This is an interesting development and provides some interesting lessons:
Facebook will buy renewable energy from northeast Nebraska wind development, breathing new life into dormant project
Facebook’s sprawling Papillion data center project has breathed new life into a dormant wind development project in northeast Nebraska.
The social media company on Thursday said it would procure renewable energy from the Rattlesnake Creek wind project in Dixon County, just west of South Sioux City and situated between the towns of Allen, Emerson and Wakefield.
The proposed wind development generated a buzz in 2013 when Kansas-based Tradewind Energy made its plans for the development public. But the company mothballed the project when it couldn’t find a buyer in time to take advantage of federal tax credits.
Beginning construction on the then-$300 million project without a buyer would have been too big a risk, Tradewind officials said at the time.
So, one lesson is that one major corporation, at this point, can breath life into a project that will make a big difference in the energy transition.
Another lesson is that the original investors were overcautious and wrong. People who remain overcautious about similar clean energy projects are even wronger.
The re-energized Rattlesnake Creek project at 320 megawatts is significantly larger than the original iteration of 200 megawatts.
When built, it will be the second-largest wind farm in Nebraska behind the 400-megawatt Grande Prairie project in Holt County, which was the largest wind development built anywhere in the U.S. in 2016.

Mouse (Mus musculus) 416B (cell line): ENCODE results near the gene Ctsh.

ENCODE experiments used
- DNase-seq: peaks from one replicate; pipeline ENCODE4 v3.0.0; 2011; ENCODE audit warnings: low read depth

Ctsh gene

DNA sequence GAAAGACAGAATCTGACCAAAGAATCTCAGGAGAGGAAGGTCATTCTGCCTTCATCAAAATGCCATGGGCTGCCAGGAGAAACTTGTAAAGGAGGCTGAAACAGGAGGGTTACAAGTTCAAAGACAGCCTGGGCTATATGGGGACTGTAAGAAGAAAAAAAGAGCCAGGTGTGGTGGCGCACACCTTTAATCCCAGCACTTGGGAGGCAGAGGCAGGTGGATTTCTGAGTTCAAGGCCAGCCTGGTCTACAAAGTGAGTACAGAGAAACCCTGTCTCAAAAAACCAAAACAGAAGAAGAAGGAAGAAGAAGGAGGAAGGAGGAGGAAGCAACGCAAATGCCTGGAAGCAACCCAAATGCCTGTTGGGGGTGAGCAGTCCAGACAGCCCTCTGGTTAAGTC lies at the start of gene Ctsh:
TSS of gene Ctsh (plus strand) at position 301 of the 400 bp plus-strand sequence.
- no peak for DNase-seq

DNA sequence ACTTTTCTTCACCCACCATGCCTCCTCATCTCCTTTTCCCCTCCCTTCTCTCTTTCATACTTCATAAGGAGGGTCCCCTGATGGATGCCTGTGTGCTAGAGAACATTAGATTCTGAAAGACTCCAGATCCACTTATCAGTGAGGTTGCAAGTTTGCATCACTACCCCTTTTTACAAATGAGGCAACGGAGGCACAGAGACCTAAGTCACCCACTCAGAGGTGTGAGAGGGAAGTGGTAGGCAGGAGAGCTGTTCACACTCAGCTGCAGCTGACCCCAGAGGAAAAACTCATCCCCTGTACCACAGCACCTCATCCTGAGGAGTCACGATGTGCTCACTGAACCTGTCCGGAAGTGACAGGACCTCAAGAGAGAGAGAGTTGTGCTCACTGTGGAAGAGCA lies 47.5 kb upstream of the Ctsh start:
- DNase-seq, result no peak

Construction is expected to start by the end of this year and the project will be generating electricity in fourth-quarter 2018, said Brice Barton, vice president of development for Tradewind. That will cap a decadelong endeavor to bring Rattlesnake Creek to fruition.
Holy crap, man. If this was a one-reactor nuke plant (which would be just a bit larger in capacity than this one) they would be talking about coming on line in ten years. Not one or two years. That’s another lesson. Clean energy solutions are often very quickly deployable.
Along with declining costs to build wind energy projects — wind is now closely competitive with cheap conventional generators like coal and natural gas, even without subsidies, according to investment banking firm Lazard — Bracht said more productive developments in Nebraska are clearly capturing the attention of companies keen on powering their operations with more renewable energy.
Facebook will purchase 200 megawatts of the Rattlesnake Creek’s output and the remaining 120 megawatts will be sold to other buyers.